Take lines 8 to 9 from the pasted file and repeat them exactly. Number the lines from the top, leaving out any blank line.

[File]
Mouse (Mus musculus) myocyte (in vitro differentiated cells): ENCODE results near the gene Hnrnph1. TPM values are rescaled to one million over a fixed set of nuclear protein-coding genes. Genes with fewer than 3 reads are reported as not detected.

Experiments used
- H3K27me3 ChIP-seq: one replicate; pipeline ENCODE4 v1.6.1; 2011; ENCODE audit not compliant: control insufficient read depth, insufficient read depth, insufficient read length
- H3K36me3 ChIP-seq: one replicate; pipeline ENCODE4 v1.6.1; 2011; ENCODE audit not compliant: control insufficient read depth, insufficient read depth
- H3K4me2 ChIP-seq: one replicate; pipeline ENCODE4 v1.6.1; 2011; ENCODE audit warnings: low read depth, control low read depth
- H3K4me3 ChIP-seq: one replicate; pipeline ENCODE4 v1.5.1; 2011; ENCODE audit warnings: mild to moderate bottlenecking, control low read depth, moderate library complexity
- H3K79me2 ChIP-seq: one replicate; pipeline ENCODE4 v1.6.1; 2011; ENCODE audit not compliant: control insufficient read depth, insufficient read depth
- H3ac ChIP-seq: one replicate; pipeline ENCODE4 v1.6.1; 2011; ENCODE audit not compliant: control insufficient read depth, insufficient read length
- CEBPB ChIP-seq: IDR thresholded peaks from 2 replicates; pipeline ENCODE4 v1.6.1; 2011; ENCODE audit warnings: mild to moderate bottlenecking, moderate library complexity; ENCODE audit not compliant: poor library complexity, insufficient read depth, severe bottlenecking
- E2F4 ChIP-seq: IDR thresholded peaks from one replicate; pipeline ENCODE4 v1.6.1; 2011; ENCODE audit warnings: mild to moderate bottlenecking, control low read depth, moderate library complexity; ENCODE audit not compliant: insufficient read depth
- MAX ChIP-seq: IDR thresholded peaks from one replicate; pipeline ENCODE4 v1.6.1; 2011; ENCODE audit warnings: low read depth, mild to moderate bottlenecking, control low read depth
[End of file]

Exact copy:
- H3ac ChIP-seq: one replicate; pipeline ENCODE4 v1.6.1; 2011; ENCODE audit not compliant: control insufficient read depth, insufficient read length
- CEBPB ChIP-seq: IDR thresholded peaks from 2 replicates; pipeline ENCODE4 v1.6.1; 2011; ENCODE audit warnings: mild to moderate bottlenecking, moderate library complexity; ENCODE audit not compliant: poor library complexity, insufficient read depth, severe bottlenecking